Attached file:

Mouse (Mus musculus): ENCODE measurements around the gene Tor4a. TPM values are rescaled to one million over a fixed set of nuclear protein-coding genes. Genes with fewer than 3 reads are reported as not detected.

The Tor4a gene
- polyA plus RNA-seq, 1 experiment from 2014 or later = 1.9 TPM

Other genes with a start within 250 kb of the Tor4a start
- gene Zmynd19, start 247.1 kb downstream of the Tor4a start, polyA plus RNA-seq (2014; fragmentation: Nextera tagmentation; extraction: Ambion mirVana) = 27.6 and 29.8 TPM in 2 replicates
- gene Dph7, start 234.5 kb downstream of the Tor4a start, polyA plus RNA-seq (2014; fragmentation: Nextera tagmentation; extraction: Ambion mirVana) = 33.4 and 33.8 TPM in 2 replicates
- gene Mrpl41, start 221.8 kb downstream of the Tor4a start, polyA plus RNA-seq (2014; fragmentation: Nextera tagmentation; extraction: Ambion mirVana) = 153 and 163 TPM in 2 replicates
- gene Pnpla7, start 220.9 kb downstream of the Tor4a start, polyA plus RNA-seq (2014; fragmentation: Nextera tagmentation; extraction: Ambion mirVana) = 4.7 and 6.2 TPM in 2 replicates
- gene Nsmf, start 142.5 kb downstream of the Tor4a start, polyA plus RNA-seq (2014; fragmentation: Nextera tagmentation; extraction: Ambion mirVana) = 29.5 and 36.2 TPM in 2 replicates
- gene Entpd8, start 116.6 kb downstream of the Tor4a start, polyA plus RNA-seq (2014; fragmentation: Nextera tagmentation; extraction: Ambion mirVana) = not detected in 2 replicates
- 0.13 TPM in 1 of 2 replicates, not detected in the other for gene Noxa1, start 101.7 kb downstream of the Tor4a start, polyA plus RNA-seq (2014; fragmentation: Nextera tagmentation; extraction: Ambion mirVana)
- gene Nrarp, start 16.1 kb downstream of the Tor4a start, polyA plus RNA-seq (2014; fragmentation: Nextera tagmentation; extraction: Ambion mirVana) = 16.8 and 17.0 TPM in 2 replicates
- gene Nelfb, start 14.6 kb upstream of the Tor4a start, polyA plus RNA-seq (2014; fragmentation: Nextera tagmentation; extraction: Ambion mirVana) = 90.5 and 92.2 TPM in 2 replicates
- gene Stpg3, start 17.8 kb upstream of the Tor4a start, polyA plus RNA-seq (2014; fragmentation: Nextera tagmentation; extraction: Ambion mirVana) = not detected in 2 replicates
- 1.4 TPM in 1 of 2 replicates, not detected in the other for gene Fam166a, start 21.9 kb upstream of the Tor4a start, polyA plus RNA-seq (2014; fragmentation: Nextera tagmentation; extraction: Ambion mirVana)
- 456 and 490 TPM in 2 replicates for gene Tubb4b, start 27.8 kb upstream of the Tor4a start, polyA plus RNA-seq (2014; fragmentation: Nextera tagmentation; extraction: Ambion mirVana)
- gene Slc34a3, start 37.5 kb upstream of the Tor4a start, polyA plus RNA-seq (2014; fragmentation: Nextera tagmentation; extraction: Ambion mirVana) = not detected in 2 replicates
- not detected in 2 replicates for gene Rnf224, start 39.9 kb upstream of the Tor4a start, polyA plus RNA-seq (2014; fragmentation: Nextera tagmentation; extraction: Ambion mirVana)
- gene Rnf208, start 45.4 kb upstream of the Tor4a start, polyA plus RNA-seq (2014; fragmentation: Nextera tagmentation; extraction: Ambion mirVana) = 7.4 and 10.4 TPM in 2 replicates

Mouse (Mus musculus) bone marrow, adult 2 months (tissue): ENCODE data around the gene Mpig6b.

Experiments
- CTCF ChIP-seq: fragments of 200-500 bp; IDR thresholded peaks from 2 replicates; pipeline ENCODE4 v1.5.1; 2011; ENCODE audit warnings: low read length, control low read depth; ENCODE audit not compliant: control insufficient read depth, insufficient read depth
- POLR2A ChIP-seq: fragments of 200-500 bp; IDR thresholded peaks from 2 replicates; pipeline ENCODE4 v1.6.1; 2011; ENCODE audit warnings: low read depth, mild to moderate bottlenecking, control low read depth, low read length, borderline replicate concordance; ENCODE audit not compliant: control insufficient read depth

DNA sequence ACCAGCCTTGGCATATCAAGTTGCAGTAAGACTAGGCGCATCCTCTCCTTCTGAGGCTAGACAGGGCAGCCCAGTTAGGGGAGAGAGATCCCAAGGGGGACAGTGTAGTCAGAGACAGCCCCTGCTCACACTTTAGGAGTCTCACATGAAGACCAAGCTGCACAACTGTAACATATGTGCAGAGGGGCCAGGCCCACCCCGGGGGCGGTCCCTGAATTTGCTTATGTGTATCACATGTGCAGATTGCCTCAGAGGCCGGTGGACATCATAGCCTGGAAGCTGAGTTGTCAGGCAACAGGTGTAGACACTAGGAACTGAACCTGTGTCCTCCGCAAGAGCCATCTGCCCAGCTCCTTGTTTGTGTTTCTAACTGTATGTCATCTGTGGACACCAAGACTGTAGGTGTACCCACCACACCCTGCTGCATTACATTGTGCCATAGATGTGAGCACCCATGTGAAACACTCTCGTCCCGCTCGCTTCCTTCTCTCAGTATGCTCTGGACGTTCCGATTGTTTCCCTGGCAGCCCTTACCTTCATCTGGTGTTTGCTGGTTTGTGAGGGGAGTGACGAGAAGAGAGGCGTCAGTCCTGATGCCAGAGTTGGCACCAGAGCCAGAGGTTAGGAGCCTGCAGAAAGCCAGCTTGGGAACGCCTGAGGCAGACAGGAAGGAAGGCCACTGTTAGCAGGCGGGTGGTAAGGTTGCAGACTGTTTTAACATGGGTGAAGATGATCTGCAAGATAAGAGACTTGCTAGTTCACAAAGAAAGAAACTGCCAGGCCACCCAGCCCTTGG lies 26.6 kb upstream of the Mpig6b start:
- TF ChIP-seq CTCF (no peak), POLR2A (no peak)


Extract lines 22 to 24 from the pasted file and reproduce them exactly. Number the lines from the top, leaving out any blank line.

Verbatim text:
- CTCF ChIP-seq: fragments of 200-500 bp; IDR thresholded peaks from 2 replicates; pipeline ENCODE4 v1.5.1; 2011; ENCODE audit warnings: low read length, control low read depth; ENCODE audit not compliant: control insufficient read depth, insufficient read depth
- POLR2A ChIP-seq: fragments of 200-500 bp; IDR thresholded peaks from 2 replicates; pipeline ENCODE4 v1.6.1; 2011; ENCODE audit warnings: low read depth, mild to moderate bottlenecking, control low read depth, low read length, borderline replicate concordance; ENCODE audit not compliant: control insufficient read depth

DNA sequence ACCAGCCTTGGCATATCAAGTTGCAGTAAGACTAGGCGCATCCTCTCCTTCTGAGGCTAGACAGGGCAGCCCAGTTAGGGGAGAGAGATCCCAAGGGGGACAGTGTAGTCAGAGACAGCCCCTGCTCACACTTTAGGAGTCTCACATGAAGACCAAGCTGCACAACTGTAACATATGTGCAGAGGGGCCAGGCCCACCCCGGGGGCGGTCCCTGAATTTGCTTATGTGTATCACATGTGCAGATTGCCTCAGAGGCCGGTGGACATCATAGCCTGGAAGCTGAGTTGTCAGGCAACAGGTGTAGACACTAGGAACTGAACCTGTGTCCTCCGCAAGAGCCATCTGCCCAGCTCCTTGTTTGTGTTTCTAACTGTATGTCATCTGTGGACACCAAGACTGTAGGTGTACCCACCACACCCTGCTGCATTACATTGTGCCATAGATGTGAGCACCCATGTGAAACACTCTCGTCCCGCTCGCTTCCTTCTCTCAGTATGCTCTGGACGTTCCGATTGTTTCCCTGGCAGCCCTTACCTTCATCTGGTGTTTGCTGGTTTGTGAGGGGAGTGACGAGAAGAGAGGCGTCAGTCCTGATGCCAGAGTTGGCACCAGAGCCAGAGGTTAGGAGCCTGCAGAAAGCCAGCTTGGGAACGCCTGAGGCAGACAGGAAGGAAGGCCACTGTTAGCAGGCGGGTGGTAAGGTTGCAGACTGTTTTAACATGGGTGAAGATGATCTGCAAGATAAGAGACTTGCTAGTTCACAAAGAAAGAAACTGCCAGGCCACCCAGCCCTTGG lies 26.6 kb upstream of the Mpig6b start: